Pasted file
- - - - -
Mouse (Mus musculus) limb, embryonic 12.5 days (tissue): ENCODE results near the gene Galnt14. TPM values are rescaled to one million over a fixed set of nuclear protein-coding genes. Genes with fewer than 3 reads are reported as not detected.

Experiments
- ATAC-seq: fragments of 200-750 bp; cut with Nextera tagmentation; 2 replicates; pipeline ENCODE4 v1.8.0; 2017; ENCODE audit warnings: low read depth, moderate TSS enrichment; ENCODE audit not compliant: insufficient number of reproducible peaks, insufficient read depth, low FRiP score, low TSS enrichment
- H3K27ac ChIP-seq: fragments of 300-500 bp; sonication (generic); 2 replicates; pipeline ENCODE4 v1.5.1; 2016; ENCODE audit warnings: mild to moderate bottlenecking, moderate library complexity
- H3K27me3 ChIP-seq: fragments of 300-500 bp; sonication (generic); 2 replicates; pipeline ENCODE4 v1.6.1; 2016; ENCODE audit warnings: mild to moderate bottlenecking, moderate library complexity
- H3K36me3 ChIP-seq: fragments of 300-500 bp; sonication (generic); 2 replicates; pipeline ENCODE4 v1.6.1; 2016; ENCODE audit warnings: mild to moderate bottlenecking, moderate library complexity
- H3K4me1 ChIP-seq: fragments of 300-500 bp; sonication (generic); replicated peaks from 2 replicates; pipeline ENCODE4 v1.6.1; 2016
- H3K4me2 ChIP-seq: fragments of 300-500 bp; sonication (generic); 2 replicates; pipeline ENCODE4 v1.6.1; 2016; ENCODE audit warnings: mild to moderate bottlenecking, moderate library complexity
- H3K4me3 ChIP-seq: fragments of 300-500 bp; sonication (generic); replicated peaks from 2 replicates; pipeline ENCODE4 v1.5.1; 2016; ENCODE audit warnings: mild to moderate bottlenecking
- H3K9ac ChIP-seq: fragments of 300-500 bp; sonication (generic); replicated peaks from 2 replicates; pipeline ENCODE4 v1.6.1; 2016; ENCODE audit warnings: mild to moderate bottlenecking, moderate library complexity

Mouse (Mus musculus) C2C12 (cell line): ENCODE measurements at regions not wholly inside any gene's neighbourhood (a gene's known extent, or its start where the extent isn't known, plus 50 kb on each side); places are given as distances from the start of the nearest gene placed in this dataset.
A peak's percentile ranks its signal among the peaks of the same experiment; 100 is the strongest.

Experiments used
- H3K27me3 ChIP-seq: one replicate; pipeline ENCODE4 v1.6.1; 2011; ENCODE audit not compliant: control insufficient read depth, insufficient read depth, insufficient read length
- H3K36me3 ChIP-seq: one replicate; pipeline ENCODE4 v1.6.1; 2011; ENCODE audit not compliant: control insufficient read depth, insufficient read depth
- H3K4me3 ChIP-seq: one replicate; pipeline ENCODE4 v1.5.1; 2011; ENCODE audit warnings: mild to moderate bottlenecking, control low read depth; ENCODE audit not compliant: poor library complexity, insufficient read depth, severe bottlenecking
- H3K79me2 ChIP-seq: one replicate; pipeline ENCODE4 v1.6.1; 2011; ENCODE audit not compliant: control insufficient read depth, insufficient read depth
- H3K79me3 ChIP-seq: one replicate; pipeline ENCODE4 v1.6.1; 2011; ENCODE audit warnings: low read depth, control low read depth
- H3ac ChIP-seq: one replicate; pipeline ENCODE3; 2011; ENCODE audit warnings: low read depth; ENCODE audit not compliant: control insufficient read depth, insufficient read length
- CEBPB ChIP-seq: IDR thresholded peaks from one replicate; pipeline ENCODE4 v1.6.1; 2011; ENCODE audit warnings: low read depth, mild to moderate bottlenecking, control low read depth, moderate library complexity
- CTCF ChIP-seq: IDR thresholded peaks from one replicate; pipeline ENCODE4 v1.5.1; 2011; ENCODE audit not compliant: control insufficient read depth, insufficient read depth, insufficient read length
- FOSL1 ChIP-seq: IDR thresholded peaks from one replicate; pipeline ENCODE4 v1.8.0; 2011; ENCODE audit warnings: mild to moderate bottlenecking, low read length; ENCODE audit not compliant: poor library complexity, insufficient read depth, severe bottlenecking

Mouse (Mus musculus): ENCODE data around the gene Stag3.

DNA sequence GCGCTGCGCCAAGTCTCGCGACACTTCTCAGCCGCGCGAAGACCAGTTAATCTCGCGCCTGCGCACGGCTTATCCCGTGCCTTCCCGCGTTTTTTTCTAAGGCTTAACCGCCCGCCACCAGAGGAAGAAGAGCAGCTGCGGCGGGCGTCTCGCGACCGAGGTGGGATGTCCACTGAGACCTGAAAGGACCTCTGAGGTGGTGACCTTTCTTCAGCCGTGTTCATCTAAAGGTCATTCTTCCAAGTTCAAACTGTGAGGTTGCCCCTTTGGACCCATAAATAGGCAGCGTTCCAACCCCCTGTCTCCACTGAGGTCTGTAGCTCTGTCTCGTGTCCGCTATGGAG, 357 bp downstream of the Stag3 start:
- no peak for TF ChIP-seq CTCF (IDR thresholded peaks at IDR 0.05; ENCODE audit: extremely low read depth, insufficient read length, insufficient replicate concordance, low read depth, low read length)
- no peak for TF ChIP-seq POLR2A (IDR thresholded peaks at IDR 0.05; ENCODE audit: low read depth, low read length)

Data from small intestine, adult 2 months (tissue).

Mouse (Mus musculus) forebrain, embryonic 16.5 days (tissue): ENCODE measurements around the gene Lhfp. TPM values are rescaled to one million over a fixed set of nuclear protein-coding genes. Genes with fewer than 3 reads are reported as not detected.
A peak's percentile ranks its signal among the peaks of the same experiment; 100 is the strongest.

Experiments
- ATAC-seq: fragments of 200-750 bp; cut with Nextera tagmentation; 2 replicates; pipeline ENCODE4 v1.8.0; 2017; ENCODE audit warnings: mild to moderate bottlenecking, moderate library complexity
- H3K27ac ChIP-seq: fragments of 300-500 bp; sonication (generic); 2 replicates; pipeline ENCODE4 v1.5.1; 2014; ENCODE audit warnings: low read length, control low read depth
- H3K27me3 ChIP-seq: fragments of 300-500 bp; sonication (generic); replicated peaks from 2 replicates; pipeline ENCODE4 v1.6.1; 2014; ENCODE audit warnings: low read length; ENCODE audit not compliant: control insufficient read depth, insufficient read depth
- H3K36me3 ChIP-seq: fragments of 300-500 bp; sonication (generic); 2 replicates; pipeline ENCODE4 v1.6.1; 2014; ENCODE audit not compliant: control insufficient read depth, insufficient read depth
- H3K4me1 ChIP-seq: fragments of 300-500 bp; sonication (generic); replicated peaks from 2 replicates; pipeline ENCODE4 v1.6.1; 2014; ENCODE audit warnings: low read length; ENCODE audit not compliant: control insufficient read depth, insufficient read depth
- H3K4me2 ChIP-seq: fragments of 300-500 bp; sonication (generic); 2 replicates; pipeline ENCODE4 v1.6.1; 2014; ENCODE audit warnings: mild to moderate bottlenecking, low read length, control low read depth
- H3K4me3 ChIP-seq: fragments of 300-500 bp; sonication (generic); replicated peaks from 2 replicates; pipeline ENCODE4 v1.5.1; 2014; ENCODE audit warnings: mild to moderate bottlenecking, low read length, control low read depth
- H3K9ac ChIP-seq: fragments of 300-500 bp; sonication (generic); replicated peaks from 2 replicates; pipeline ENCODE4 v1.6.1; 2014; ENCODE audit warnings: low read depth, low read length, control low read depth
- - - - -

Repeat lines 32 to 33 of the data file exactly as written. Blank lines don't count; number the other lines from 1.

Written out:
- H3K27ac ChIP-seq: fragments of 300-500 bp; sonication (generic); 2 replicates; pipeline ENCODE4 v1.5.1; 2014; ENCODE audit warnings: low read length, control low read depth
- H3K27me3 ChIP-seq: fragments of 300-500 bp; sonication (generic); replicated peaks from 2 replicates; pipeline ENCODE4 v1.6.1; 2014; ENCODE audit warnings: low read length; ENCODE audit not compliant: control insufficient read depth, insufficient read depth